The programme has since been modified so that the money is instead used to increase salaries for the men once they start the final reintegration part of DDR.

Reports from those who have participated in the disarmament programme have been mixed.

Aminullah, 39, said he is satisfied with DDR. He fought for 17 years for the Ittihad-i-Islami party and then joined 597 Regiment.

He said that he gave in his weapon voluntarily and received 100 dollars, a bag of flour and oil. He is learning to be a tailor. "Even now, I am able to support my family through my work," he said.

"When I had a weapon, people didn't like me,” he said. “But now I have tasted life."

But others complain bitterly about the programme. The elimination of the 200-dollar payment has led some disarmed militiamen to feel cheated.

Fazil Ahmad paid a high price for fighting against the Taleban. A mine shattered one of his legs seven years ago during a battle in the northern province of Kunduz.

The 39 year-old from the northern province of Baghlan fought for 17 years for the Islamic party Jamiat-i-Islami, then joined the 20th Division, based in his home province.

Earlier this year, he handed in his Kalashnikov along with the rest of the division.He now works at a construction site in west Kabul, throwing bricks to a fellow builder perched on the scaffolding above him.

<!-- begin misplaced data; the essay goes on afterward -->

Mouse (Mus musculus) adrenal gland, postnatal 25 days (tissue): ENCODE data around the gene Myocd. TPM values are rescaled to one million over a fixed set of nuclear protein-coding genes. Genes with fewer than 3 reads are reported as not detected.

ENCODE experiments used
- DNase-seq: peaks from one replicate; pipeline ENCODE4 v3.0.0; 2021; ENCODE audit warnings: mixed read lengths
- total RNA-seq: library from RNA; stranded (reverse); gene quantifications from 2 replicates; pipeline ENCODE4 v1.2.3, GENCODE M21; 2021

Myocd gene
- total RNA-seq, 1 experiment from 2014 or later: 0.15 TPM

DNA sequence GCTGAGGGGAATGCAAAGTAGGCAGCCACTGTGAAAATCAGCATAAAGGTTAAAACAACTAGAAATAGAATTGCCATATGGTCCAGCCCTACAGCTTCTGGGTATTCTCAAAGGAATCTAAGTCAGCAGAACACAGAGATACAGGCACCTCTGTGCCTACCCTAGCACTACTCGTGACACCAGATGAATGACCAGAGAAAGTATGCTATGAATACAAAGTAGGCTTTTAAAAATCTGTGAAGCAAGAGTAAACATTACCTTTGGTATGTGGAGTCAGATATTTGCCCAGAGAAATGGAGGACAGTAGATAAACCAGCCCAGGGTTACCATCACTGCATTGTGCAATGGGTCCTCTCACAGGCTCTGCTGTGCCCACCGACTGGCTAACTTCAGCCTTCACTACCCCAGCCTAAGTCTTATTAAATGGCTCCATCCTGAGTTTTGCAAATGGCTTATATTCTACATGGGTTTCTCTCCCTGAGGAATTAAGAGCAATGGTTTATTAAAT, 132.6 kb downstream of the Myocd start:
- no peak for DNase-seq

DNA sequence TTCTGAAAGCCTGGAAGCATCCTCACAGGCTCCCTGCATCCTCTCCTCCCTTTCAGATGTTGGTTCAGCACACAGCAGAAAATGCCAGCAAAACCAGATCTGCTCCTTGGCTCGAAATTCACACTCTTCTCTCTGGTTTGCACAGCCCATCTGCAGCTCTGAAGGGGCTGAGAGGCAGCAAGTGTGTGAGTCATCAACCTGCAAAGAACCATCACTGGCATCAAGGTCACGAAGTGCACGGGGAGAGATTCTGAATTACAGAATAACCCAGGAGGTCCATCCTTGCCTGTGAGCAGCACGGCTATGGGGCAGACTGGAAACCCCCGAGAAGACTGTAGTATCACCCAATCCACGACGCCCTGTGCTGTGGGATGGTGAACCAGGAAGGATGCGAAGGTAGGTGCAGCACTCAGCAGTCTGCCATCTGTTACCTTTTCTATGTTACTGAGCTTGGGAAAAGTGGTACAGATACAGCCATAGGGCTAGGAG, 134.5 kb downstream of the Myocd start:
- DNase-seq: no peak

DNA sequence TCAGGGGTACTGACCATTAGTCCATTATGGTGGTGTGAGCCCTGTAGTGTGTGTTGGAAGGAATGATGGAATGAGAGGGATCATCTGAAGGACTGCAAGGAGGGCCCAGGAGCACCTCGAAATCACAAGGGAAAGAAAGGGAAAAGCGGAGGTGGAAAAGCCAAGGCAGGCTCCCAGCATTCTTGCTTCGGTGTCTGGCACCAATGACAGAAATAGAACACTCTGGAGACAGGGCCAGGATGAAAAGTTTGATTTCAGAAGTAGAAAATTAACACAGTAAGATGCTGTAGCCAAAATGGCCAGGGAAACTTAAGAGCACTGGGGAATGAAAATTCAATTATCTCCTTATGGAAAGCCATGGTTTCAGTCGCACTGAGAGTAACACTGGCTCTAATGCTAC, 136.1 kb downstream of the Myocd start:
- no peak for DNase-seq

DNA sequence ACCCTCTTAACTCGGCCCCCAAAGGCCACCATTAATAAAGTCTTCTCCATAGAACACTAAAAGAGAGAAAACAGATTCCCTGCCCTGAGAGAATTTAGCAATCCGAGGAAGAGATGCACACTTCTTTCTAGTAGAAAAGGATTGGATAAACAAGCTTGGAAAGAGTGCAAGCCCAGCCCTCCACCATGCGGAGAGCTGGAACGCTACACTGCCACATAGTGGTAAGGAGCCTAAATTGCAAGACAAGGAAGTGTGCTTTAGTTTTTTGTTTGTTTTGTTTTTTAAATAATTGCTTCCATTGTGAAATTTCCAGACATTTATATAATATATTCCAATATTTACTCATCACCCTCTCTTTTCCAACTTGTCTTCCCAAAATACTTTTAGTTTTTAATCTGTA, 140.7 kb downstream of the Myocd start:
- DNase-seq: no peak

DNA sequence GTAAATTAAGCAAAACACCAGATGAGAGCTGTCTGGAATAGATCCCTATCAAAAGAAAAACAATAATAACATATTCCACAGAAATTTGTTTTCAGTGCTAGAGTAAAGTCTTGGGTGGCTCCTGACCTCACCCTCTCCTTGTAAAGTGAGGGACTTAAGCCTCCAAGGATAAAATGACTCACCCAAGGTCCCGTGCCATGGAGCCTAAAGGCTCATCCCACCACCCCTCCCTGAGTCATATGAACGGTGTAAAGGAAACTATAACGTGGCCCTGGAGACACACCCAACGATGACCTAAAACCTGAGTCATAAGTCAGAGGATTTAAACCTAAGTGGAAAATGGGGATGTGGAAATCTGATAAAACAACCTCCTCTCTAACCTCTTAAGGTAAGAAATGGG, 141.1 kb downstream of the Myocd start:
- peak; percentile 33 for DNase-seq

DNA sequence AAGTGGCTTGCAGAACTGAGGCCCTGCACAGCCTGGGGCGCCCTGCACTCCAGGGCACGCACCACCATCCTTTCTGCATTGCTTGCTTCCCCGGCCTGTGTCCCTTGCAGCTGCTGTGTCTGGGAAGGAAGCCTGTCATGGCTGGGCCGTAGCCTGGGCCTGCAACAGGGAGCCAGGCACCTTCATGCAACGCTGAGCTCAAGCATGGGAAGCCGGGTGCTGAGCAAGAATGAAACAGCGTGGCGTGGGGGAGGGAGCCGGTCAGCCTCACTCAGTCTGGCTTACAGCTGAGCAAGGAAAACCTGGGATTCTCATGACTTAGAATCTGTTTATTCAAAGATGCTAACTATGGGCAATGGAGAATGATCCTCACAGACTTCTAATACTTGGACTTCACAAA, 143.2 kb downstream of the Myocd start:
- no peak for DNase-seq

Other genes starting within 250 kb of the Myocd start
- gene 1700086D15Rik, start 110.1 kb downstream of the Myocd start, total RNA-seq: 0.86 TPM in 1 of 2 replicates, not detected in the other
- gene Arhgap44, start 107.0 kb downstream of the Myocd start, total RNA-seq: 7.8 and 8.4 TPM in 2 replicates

He is not a happy civilian.

Instead of receiving 80 dollars a month in wages and occasional gifts from his commander, he now receives just one and a half dollars a day for work - half the wage of an able-bodied man.

He said that DDR officials failed to deliver on any of their commitments and that he received nothing - not the 200 dollars nor the promised 100 kilograms of flour, nuts and beans. He said he was not even provided with a job.

And he’s also disillusioned with the commanders, whom he said sold out their men to acquire property and buy Land Cruisers.

A former militia officer from the 340th Battalion west of Kabul, who spoke on condition that his name not be used, told IWPR that when 26 people from the battalion were disarmed, they were each given just 10 dollars, a bag of flour and a can of oil.

He said that unless the programme is changed, no one would be willing to be disarmed. "I can sell my gun for 300 dollars instead giving to DDR for 10,” he said.

Ocitti says he has not heard of any complaints from soldiers in the DDR programme.

The real test of DDR will come in the next few months, and the crucial factor will be the number of ex-combatants demobilised by the time of the elections.

US ambassador Zalmai Khalilzad maintained an optimistic outlook, saying that with the presidential election scheduled for the fall. "We have three months or so to implement the DDR plan".

"The international community, including the United States, will work closely with the Afghan government and with the relevant commanders to make sure the DDR plan is implemented," he said.

But even he admits that the progress on implementation of DDR so far is simply "not enough."

Wahidullah Amani is an IWPR staff reporter and Hafizullah Gardish is an IWPR local editor in Kabul.